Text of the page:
NEW DELHI: For all his professions of innocence, British middleman Christian Michel claims to have spearheaded a big attempt to “virtually engage the entire UPA cabinet” to swing the VVIP chopper deal for Anglo-Italian firm AgustaWestland, now known as Leonardo.

The CBI has accessed a fax message allegedly sent by him to AgustaWestland’s then senior vice-president for international business Giacomo Saponaro in January 2010 in which he claimed that he had to overcome the resistance put up by the then finance secretary who, according to him, was sympathetic to the “Russian lobby”.

Michel claimed he had to “virtually engage the entire UPA cabinet” to neutralise the lobbying on behalf of the US (for Sikorsky S-92 helicopter) and Russia (Mi-172), for IAF’s order for 12 choppers for its VIP squadron.

The fax dispatch, received by the CBI from Italy, shows Michel was allegedly able to track the movement of files real time in the finance and defence ministries, even before the defence minister. A K Antony was defence minister at the time.

He assured his paymasters at Agusta that he had negotiated the deal despite the obstacles by organising a “very high-level intervention”. He confidently informed Saponaro that the cabinet should clear the contract in their favour by the end of the week, despite the pushback from the Americans and the Russians as well as the finance secretary’s reservations on pricing.

The Cabinet Committee on Security led by then PM Manmohan Singh had cleared the proposal for 12 VVIP helicopters in AgustaWestland’s favour on January 18, 2010. CBI officials suspect Michel had sent this fax dispatch from his Mumbai office just before the final decision.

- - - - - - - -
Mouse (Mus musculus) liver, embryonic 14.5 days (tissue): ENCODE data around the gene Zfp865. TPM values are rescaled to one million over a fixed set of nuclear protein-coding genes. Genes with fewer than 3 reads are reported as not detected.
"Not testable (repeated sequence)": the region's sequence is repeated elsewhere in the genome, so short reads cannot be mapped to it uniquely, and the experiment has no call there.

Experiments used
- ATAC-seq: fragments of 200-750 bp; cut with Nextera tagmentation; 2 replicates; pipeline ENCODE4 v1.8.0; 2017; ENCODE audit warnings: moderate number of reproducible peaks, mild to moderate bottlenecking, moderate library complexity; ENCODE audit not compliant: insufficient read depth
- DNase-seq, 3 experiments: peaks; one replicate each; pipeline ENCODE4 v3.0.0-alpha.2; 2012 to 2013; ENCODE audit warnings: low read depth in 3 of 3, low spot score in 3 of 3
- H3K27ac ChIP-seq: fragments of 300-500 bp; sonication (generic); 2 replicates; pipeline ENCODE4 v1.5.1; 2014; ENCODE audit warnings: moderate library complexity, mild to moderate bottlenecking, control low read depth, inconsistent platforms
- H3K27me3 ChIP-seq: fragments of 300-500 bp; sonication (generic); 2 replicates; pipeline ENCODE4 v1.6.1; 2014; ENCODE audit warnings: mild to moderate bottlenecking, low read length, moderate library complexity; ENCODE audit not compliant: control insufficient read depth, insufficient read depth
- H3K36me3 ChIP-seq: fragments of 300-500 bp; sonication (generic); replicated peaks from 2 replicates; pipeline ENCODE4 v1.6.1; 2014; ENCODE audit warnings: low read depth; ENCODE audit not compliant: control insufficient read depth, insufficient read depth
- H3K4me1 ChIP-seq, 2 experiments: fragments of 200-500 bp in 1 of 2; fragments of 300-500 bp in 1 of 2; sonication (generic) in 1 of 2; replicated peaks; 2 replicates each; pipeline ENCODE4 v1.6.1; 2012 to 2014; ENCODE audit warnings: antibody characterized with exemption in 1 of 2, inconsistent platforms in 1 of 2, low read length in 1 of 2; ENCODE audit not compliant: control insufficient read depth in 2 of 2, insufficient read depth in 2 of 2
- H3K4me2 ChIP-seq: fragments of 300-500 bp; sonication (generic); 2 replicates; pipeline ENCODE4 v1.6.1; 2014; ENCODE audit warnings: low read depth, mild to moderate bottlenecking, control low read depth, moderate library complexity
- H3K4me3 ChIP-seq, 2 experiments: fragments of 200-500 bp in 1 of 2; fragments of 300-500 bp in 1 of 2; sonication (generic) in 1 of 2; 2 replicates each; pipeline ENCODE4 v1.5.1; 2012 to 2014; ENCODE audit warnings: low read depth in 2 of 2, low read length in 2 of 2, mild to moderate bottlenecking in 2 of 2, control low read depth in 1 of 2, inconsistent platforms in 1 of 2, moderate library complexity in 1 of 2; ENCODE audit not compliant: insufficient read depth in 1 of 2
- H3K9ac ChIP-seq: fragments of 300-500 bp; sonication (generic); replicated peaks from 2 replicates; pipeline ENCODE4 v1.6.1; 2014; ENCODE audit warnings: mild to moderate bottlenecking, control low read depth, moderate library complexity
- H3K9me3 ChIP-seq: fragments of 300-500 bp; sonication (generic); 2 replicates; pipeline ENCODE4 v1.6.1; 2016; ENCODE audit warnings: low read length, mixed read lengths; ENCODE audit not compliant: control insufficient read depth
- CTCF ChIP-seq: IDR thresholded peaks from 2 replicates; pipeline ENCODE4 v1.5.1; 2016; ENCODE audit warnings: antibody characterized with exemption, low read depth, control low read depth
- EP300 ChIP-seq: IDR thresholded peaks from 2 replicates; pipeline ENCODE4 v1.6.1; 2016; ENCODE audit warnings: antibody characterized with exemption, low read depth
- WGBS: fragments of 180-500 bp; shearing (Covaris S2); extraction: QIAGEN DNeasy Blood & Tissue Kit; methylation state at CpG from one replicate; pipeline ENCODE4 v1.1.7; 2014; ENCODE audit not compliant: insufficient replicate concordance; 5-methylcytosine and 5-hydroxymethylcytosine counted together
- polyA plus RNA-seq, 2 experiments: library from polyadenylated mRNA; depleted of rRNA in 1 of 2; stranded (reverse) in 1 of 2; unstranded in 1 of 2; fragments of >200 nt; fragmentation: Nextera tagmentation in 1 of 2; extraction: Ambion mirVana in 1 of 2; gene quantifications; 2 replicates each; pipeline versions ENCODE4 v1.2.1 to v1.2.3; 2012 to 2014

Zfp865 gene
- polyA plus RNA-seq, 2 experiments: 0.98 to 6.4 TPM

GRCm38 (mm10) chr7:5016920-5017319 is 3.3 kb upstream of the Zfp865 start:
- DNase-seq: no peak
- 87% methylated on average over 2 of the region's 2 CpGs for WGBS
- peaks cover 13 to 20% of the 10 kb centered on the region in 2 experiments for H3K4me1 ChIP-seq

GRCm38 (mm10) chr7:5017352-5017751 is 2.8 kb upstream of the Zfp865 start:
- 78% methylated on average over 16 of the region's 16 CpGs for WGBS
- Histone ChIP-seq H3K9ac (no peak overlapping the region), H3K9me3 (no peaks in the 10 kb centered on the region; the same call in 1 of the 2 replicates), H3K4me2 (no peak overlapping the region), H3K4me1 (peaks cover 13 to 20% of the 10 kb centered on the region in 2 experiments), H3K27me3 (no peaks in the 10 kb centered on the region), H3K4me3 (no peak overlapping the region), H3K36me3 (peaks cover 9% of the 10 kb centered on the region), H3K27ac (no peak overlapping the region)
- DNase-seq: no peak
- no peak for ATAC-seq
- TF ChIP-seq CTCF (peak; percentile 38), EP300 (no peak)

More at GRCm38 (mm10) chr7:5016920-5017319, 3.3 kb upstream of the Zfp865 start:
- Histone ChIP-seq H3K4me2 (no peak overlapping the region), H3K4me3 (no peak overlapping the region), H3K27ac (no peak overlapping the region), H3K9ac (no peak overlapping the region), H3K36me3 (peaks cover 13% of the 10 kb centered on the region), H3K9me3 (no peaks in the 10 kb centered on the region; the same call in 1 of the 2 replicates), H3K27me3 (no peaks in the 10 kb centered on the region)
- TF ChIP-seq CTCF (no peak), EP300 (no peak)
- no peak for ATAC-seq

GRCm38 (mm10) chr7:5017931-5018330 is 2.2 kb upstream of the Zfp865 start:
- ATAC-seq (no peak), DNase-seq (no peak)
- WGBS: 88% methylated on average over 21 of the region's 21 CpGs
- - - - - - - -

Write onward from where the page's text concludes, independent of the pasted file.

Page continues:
The Russian lobby, according to Michel, had a strong connection with the then finance secretary. The finance secretary’s office, Michel claimed, was sending negative messages, suggesting that the finance ministry did not support the deal. The middleman, accused of bribing Indian politicians, bureaucrats and IAF officials, warned that Russia’s deal was on behalf of a government enterprise and hence didn’t require any integrity pact or bid bond and the solution was “much cheaper”.

In his communication to Saponaro, Michel claimed that when the defence ministry received the finance secretary’s notation on file, they decided that this had gone too far. He told Saponaro that the finance secretary had not discussed the matter with his minister and was trying to stop the file from going to the CCS.

In what further showed Michel’s knowledge about future meetings and decisions, he told Saponaro that finance ministry’s concerns would be sent on “Friday” to the defence minister, who would then meet the finance minister to “sort this out” and “end the dispute”.

CBI sources said Michel had given vague answers on the fax dispatch during his questioning over the last 14 days.

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